Last week I listened carefully to my three-year-old daughter while she was playing with her dolls:
“Come on, amiguinhos! We are going to the playground”, said Motorista.
“Não, não! Eu não quero ir pro playground. Eu quero ficar em casa“, said João do Avião.
And so she played for a long time. Bilingual dolls mixing their languages: I loved it! My husband asked me why our daughter was playing like this. Why did Motorista not answer his question in one language? And why did João do Avião use an English word in his otherwise Portuguese reply? Doesn’t our daughter know the word “playground” in Portuguese?
Yes, she does and in her conversations with me, she uses it as well. But let’s be honest: where we live, we do not go that often to the “parquinho.” And this also applies to the dolls, Motorista and João do Avião, that our daughter knows mainly from TV, despite their made up Portuguese names.
As in our previous blog I can now explain that in this situation there is no language confusion. Code switching, or the use of more than one language within a single discourse, is a well-known phenomenon in the field of linguistics. Many researches have shown that code switching is not related to lack of competence in one of the languages. Instead, code switching has many functions and is often a sign of sociolinguistic competence (see the very accessible blog Why do children Code-switch if you want to read more about this topic.)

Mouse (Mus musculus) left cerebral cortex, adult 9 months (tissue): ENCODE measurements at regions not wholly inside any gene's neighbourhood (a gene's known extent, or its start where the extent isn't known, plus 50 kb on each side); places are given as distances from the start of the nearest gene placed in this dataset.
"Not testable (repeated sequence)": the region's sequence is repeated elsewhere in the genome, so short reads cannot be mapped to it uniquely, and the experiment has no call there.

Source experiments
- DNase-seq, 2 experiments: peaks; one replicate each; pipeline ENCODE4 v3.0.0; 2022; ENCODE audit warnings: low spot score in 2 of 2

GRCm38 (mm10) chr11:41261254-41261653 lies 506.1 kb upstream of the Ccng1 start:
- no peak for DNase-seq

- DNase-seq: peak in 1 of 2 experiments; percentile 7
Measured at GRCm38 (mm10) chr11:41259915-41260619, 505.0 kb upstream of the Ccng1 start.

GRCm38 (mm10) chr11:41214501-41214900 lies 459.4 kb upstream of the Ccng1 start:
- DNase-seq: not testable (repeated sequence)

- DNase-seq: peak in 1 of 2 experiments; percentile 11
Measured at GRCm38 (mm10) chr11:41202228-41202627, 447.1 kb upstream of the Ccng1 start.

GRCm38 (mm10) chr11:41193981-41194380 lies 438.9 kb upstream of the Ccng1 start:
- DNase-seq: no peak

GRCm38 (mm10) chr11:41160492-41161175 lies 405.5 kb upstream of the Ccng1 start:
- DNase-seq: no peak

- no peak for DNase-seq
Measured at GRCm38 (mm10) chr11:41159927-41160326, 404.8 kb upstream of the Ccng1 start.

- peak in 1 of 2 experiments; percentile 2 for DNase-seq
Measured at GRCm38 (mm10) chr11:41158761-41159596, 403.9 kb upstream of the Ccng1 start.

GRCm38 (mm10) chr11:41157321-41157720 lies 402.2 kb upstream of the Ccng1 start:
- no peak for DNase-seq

Bilingual children can distinguish between their languages and even from a very young age they are able to flawlessly adjust their language to that of their conversation partner. Research by Elizabeth Lanza (professor of linguistics at the University of Oslo), for instance, showed, that Norwegian children as young as 2 years old are already able to do so. My daughter is no exception to this. In her conversations at her daycare, for example, you will rarely hear Portuguese words in her speech.
But why were the dolls mixing their languages then?
Several studies show that bilinguals mix their languages more often if their conversation partners also mix. We, as speakers, adapt ourselves to our interlocutors. This is called accommodation: if someone uses two languages in a conversation and we are competent in these languages, we are likely to use both languages as well. Accommodation is not only related to code-switching: if someone speaks fast, we also (unconsciously) start talking faster. This is, in fact, beneficial for communication.
There are also psycholinguistic reasons for one’s accommodation to code-switching. I will however not go into these reasons at the moment. I will refer to this topic on a next occasion. For now I want to make clear (once again!) that mixing two languages is not a sign of linguistic confusion.
Motorista and João do Avião, dear readers, are language mixers: on TV they speak one language; when mamma plays their voices, they speak Portuguese. By mixing her languages when playing with them my daughter was simply accommodating to their language mixing. As far as I am concerned, Motorista, João do Avião and all her other amiguinhos may continue to mix their languages. I listen and enjoy.